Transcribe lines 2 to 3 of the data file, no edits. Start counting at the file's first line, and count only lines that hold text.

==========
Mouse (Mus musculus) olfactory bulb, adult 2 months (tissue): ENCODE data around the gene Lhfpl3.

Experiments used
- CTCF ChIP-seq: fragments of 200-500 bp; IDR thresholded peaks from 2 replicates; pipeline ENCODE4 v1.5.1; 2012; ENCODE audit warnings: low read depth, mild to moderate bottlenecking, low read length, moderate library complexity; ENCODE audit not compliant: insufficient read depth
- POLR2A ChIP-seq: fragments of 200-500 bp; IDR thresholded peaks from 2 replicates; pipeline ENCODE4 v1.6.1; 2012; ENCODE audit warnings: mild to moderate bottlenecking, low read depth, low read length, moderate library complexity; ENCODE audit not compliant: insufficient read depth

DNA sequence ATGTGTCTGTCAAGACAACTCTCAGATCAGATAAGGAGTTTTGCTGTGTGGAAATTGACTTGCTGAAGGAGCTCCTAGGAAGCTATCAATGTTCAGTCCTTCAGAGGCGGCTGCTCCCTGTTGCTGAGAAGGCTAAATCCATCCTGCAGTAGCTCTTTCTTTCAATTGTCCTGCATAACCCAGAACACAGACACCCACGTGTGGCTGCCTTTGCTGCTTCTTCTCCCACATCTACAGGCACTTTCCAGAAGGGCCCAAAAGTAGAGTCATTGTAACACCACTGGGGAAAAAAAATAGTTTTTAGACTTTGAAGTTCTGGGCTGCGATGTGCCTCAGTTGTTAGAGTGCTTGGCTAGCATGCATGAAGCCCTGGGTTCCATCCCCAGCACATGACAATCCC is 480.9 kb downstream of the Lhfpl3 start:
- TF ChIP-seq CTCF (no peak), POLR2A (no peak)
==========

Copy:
Experiments used
- CTCF ChIP-seq: fragments of 200-500 bp; IDR thresholded peaks from 2 replicates; pipeline ENCODE4 v1.5.1; 2012; ENCODE audit warnings: low read depth, mild to moderate bottlenecking, low read length, moderate library complexity; ENCODE audit not compliant: insufficient read depth